Letter of the Day | Is Jamaica for Jamaicans or just tourism?
THE EDITOR, Madam:
One of the most mismanaged assets of this beautiful island is the beaches that abound in every parish. Not all seafront areas are suitable for sea bathing due to the miles of rocky shoreline that exist. And the best of what’s left is exclusive to hotels and private ownership. The general public has very few choices of suitable beaches unless they have the money to pay for access to better-developed ones.
A case in point is the Negril area. Of the seven miles of pristine beaches, less than 200 yards are reserved for public access. The vast portion is developed by hotels built too close to the waterline. Detractors will argue that the public does have the right to walk along the legislative width of the corridor from the water’s edge, as allowed under the 1956 Beach Control Act, but that’s only possible in very limited sections since amendments have allowed certain tourist facilities to restrict access to their beachfront.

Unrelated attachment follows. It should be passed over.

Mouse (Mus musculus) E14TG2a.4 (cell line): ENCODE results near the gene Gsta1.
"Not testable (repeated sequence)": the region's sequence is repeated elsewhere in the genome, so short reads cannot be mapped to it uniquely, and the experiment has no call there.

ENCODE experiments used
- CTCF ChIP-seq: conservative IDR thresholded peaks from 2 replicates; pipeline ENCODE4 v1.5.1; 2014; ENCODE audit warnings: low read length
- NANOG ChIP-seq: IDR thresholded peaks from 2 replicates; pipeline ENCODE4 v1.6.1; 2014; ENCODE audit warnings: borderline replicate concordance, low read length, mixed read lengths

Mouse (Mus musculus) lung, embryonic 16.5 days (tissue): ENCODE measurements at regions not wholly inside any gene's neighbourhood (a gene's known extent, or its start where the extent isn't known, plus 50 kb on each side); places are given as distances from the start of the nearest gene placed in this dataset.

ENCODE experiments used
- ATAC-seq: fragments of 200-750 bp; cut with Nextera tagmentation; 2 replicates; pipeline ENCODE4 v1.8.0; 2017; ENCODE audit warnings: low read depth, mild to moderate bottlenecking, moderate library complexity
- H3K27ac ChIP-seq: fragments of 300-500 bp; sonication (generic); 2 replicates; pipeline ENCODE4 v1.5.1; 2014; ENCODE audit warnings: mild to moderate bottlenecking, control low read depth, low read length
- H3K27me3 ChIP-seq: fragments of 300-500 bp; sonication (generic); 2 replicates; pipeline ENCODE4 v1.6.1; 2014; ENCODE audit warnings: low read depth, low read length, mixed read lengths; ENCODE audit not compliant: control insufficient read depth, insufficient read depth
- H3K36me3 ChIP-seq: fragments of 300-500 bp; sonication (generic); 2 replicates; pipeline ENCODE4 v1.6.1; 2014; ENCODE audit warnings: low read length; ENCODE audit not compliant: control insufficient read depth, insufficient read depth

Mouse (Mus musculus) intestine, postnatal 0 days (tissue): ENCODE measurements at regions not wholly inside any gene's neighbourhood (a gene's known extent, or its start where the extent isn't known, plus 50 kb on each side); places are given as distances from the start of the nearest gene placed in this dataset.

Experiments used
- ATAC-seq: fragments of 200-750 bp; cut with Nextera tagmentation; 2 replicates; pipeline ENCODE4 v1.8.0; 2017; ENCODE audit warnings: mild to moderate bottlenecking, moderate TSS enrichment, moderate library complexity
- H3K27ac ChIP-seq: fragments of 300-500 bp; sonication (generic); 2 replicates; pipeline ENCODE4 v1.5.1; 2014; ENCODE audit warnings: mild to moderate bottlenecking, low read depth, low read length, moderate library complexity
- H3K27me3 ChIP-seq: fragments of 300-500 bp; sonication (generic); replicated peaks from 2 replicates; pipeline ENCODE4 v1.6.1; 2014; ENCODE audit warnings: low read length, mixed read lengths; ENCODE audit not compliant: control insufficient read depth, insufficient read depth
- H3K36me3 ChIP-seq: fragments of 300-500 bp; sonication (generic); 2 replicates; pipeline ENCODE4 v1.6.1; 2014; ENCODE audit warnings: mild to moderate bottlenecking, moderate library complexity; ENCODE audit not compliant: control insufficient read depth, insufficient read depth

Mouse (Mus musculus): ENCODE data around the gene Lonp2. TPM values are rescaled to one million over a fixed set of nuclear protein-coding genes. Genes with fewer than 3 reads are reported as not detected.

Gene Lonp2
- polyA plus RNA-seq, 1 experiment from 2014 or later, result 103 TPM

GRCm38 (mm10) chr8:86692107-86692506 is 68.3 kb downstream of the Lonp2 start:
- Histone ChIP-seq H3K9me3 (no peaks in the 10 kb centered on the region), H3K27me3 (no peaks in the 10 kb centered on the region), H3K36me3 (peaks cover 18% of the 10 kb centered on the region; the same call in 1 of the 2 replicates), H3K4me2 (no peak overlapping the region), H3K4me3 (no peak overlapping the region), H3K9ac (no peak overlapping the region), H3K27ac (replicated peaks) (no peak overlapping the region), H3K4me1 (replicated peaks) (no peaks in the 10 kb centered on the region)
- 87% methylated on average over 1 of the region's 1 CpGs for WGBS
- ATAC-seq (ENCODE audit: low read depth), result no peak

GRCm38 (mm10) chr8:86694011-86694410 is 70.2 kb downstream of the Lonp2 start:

The Urban Development Corporation (UDC), which has the authority to develop and provide beachfront properties for public use, has short-changed Jamaicans badly. The priority developments undertaken by the UDC are mostly to facilitate tourists or to lease such properties to private entities that charge prohibitive fees for entry, such as the old Puerto Seco Beach in Discovery Bay. In most developed countries, beach access is free and other recreational areas like parks have minimal access charges.
In Barbados, beach access is free. Jamaicans paying for what is their natural heritage is ridiculous. Even an affordable cost for clean-up and maintenance of structural facilities such as changing rooms would be acceptable, but currently, the best sea bathing areas are restricted either by high entry fees or simply lack access. Given these conditions, we have to ask if Jamaica is for Jamaicans or just tourism. An enlightened approach to the management of our recreational areas is surely needed.